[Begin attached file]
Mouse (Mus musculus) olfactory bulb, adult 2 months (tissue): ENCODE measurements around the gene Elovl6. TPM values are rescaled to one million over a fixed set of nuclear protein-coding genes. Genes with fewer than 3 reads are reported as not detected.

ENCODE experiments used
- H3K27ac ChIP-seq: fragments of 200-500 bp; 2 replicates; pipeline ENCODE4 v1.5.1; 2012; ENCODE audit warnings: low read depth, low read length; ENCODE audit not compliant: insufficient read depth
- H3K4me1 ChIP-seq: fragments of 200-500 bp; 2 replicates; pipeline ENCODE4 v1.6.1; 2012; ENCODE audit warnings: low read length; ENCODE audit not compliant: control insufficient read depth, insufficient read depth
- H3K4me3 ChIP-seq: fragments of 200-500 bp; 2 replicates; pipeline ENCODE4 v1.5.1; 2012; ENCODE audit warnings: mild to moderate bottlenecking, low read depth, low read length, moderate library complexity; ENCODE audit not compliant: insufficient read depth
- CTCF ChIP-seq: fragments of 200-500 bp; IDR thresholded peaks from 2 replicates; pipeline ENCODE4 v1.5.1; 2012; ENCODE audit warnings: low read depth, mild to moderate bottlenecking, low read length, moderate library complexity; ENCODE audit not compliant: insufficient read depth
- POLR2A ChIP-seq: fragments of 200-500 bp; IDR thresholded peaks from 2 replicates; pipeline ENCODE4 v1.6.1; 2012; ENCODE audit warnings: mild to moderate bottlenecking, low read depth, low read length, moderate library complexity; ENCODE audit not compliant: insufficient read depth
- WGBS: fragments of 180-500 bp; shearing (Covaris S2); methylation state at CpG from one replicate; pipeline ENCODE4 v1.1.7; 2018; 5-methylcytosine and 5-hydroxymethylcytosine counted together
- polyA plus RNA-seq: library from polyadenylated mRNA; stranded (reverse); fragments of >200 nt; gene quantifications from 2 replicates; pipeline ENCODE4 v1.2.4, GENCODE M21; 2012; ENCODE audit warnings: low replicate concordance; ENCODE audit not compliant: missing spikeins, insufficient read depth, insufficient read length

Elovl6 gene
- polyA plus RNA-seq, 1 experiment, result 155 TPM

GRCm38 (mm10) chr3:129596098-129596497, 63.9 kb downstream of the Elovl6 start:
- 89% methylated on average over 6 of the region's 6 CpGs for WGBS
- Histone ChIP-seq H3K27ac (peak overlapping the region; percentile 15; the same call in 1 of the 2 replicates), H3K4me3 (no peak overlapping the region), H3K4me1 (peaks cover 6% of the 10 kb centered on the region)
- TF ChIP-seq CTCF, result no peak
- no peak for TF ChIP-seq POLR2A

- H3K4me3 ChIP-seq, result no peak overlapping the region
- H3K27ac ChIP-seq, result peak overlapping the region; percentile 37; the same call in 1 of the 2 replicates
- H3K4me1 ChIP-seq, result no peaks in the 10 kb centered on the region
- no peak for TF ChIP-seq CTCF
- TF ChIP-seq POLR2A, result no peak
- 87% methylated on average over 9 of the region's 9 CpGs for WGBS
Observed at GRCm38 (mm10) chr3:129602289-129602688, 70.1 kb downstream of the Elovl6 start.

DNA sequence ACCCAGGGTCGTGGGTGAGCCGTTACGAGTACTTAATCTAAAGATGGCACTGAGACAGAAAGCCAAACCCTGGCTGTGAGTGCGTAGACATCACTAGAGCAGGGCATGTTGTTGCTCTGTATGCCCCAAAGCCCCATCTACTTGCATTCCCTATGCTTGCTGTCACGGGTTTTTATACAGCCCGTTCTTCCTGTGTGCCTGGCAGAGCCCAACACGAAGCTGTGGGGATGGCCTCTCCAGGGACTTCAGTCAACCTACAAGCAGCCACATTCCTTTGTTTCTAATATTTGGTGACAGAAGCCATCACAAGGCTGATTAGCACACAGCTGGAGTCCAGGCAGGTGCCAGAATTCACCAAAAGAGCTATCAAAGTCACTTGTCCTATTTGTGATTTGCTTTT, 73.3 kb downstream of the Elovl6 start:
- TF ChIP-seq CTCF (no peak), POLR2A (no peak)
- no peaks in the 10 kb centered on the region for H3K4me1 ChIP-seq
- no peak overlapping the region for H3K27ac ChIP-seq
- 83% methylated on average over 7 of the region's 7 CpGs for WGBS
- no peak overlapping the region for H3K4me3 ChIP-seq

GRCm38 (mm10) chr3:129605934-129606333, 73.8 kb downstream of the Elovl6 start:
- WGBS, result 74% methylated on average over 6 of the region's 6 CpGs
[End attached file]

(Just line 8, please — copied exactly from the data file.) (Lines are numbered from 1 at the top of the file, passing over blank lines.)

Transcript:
- WGBS: fragments of 180-500 bp; shearing (Covaris S2); methylation state at CpG from one replicate; pipeline ENCODE4 v1.1.7; 2018; 5-methylcytosine and 5-hydroxymethylcytosine counted together